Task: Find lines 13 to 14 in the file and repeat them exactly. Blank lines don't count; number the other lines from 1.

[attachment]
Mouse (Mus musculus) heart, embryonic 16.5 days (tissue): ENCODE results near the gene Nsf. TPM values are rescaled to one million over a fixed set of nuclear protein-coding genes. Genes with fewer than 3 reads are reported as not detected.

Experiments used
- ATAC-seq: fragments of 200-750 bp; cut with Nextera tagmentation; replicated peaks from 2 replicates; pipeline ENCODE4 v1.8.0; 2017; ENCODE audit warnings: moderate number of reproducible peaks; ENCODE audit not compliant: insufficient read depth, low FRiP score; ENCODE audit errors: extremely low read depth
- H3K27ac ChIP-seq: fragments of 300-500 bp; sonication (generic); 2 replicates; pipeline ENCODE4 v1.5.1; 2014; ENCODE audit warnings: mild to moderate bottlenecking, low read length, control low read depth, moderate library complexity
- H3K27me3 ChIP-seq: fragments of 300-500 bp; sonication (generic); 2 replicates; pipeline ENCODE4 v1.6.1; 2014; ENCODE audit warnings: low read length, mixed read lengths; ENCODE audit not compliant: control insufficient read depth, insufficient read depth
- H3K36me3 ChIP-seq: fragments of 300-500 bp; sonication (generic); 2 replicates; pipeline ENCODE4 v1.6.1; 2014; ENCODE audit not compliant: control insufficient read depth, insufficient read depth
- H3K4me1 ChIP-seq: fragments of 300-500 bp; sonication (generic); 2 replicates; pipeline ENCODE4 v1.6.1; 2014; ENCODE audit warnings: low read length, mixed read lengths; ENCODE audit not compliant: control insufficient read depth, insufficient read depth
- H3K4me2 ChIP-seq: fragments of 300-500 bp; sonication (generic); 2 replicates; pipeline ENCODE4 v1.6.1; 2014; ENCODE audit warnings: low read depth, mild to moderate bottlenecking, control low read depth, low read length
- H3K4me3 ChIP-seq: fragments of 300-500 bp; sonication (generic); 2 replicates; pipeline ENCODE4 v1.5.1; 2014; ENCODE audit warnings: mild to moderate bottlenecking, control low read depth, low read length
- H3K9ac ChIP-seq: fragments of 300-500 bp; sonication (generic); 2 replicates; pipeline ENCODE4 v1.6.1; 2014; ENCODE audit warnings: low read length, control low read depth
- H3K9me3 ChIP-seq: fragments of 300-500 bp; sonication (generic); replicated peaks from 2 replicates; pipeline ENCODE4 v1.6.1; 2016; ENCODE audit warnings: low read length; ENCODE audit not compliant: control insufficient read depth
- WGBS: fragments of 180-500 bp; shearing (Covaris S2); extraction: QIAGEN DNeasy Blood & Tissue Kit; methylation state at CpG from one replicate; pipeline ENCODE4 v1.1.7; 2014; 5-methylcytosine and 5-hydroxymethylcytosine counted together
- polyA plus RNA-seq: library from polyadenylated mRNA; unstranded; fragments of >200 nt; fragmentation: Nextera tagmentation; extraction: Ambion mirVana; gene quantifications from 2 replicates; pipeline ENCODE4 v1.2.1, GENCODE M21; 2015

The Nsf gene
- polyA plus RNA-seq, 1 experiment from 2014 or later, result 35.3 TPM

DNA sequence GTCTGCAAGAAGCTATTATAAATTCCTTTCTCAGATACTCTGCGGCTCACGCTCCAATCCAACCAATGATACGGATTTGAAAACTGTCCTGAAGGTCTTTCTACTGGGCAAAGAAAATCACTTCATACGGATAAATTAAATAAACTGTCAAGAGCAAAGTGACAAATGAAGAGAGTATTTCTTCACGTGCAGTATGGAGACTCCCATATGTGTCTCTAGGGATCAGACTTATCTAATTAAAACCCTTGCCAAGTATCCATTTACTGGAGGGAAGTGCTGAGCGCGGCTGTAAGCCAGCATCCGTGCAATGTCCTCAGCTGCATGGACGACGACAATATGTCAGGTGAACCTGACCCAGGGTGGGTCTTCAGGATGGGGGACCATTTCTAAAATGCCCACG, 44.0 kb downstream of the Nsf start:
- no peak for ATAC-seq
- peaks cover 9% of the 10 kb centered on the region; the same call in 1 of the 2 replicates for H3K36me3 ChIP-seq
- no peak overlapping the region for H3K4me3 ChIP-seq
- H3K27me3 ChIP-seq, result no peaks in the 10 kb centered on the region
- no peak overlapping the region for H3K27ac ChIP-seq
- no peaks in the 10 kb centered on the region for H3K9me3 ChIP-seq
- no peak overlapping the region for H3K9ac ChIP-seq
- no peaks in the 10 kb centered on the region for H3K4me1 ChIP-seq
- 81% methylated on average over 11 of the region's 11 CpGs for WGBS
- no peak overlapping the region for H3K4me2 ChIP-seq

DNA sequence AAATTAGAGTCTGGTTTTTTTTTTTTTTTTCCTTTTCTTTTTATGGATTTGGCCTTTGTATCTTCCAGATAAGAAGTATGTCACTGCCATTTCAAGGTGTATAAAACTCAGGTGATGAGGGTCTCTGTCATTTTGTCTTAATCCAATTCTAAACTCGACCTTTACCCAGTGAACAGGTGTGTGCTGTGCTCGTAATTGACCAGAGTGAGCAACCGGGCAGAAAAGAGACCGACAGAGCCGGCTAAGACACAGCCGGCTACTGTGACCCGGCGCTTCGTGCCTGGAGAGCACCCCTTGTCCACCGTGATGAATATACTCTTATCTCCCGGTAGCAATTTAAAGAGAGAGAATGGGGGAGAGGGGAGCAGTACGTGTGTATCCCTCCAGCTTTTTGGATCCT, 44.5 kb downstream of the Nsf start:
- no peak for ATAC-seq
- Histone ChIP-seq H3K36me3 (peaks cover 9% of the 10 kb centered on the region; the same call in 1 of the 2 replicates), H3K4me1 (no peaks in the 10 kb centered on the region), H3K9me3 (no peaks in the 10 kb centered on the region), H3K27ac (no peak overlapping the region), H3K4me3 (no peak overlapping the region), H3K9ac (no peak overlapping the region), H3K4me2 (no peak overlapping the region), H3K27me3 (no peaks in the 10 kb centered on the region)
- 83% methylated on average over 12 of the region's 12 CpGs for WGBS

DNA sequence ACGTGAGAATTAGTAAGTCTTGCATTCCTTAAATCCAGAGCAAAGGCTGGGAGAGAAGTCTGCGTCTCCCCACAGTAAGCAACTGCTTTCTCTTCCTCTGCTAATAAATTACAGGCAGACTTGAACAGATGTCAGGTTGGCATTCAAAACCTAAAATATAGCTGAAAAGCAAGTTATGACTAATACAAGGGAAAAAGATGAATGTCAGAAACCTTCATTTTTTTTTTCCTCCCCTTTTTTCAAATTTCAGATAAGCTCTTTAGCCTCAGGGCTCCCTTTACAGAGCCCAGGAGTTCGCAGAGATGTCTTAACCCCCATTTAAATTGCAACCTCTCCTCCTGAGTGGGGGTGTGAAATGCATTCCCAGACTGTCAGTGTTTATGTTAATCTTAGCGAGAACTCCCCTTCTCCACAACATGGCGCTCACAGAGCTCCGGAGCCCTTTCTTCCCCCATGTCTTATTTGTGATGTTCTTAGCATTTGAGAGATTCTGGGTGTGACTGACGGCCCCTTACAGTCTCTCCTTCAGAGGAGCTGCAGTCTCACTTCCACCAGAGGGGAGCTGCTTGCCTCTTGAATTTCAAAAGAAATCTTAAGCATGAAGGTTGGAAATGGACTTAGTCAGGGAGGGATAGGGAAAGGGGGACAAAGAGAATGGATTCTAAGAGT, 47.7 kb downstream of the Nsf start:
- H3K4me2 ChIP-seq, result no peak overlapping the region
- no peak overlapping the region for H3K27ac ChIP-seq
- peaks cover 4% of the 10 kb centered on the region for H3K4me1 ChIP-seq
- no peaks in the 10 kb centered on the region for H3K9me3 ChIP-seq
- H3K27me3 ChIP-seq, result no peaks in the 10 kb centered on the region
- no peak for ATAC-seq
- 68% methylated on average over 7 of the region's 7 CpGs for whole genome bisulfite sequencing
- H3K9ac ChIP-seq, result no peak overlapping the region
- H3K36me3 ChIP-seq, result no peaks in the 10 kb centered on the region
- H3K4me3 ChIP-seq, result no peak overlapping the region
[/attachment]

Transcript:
- polyA plus RNA-seq: library from polyadenylated mRNA; unstranded; fragments of >200 nt; fragmentation: Nextera tagmentation; extraction: Ambion mirVana; gene quantifications from 2 replicates; pipeline ENCODE4 v1.2.1, GENCODE M21; 2015

The Nsf gene